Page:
By Rae A. Costa
Outdoor photography encompasses a wide range of subjects. People and animals are just a couple of the choices we have when looking for subject matters. Our options are limitless if we keep an open mind and an open eye to our surroundings.
You don't have to travel to exotic locations to find interesting things to shoot. Your own city, neighborhood, and even backyard can yield a wide variety of subjects. With a little creativity, everyday subjects can be turned into great photo opportunities.
Most people buy a camera to take pictures of their family and friends. When taking pictures of people you should remember three things: camera position, lighting, and the pose of your subject(s).
People look the most natural when the shot is taken from around four to five feet away. If you move closer, the subject's features can become extended and look disproportionate. Further away and the subject appears flat. If you want a headshot, remain about four feet from your subject and use a zoom lens to tighten the shot.
Be sure the camera is at eye level with your subject. A common mistake when shooting pictures of children is the camera level is too high, causing the child to look small. Shooting from the subject's eye level is preferred, but you can be creative to enhance your subject. For example, if your subject has a weak chin, shoot from just below eye level to give a better perspective. Always focus on your subject's eyes.
Avoid harsh lighting, such as shooting with a flash or when the sun is directly overhead. This produces stark photos with dark shadows, causing your subject to appear unattractive. A bright flash can give your subject an unnatural skin tone. If you have to shoot during the noontime hour, have your subject turn away from the sun. Try to avoid using a flash if possible. If indoors, try to use natural lighting such as sunlight coming through a window.
Having your subject pose is entirely up to you. Some people prefer to take random shots of their subjects. This, however, can cause your pictures to have no sense of composure and look like amateur snapshots. This is quite common in spur of the moment pictures of people at parties, weddings, or other large gatherings. Photographing more than one person can be difficult. It requires patience and good communication skills to get those in your photo to cooperate.
Others, however, desire a more composed shot and will take the time to have their subjects pose. In group shots it's important to ensure everyone looks their best and no one is being blocked by someone else's head. Make sure their pose is natural and arrange the group in an attractive manner. Don't line them up in rows just so they'll all fit within the viewfinder.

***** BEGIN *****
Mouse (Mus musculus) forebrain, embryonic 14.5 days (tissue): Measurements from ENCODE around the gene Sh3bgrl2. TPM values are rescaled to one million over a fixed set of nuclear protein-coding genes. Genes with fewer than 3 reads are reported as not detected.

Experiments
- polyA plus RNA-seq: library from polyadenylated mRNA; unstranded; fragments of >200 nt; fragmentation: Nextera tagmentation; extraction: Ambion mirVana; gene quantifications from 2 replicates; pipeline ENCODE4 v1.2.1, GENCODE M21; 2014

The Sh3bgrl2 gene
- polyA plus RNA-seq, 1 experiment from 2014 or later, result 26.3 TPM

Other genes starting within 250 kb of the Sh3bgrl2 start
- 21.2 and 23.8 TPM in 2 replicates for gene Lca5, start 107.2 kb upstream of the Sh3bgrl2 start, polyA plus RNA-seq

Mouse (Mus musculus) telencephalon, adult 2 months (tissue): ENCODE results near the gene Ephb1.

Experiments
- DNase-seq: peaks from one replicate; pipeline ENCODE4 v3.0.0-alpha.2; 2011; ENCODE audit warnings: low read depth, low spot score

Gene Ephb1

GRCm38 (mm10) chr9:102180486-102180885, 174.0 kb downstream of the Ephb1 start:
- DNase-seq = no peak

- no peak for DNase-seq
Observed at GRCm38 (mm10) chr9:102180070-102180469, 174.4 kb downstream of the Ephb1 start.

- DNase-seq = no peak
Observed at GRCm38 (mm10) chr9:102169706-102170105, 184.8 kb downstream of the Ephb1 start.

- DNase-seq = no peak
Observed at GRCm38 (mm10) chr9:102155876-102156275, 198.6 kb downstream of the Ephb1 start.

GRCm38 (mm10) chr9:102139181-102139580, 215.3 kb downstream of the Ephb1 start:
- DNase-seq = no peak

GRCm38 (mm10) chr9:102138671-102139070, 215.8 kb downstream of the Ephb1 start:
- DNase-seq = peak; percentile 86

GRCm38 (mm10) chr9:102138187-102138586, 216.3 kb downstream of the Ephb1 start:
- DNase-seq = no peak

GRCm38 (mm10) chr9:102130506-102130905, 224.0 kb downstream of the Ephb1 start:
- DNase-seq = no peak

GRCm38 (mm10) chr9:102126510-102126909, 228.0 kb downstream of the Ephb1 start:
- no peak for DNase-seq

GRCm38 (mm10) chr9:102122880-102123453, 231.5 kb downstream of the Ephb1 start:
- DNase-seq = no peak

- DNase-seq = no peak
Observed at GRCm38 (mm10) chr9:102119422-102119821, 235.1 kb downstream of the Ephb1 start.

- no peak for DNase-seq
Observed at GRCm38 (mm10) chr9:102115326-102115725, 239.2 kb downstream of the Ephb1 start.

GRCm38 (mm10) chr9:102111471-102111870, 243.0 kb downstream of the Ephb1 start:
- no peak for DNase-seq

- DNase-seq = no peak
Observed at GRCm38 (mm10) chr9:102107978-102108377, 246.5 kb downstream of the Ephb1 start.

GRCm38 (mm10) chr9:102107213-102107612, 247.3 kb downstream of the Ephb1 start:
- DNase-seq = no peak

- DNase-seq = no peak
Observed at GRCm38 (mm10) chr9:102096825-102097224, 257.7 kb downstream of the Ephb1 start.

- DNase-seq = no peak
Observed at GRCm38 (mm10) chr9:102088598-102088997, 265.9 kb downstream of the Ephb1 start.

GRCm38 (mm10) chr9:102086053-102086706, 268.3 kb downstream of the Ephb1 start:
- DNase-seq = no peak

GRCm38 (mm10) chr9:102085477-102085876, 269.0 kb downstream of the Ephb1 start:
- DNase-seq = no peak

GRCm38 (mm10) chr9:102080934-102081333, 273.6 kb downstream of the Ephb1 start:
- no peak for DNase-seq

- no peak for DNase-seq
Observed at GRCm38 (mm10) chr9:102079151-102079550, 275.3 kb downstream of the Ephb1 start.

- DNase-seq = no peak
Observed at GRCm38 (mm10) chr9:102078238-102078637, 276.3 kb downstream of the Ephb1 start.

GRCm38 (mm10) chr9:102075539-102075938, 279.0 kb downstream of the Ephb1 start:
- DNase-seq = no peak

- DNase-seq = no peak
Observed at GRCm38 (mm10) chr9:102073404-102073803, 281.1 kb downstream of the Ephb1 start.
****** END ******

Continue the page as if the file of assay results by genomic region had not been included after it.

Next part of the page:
Your pictures should have impact and not be merely a snapshot of people standing uncomfortably in front of the camera. Your pictures should tell a story.
Pets & Animals
Many pet owners consider their animals to be part of the family, so pets are another favorite subject matter. Photographing pets is similar to photographing people, so many of the how-to tips used in people photography can be applied to pet photography.
The biggest difference, however, is pets for the most part don't listen when given directions. So patience is strongly recommended when photographing animals. If the pet isn't yours, try to have its owner nearby to help keep the animal calm and cooperative.
The zoo is a popular location for photographing animals. Zoos offer a variety of animals in a small and controlled environment. There's nothing wrong with photographing animals in captivity as long as you don't try to pass off your shots as 'wildlife' photography. It's best to take your zoo shots during non-peak hours, which is usually when the zoo first opens and the crowds have yet to gather. Animals are most active during early morning and in late afternoon.
Find a spot that gives you a good and unobstructed view of the animal you want to photograph. Pay attention to the background, angle of the shot, and lighting when composing your photo. Be prepared to wait. Don't tap on the exhibit's glass, whistle, shout, or make abrupt movements to get the animal's attention. This not only stresses the animal, but disturbs those around you as well.
A common problem in most pictures is a distracting background. A simple solution is to see your scene in its totality and not get too focused on just the main subject. This goes for both people and animal photography. People can be repositioned to block out distractions. Since it's difficult to reposition an animal, you will have to pay particular attention to setting up the shot.
To avoid unwanted people, fences, or other distractions try using a zoom lens to crop out unwelcome elements. Try changing your angle and framing your shot differently until you find what looks best. When arriving at the animal's enclosure, compose several different shots. This will help when an unwanted distraction wanders into your picture. You won't waste time trying to decide where to move and you'll be able to get the next shot before the animal turns away.
Be patient. Have fun. And take lots and lots of pictures.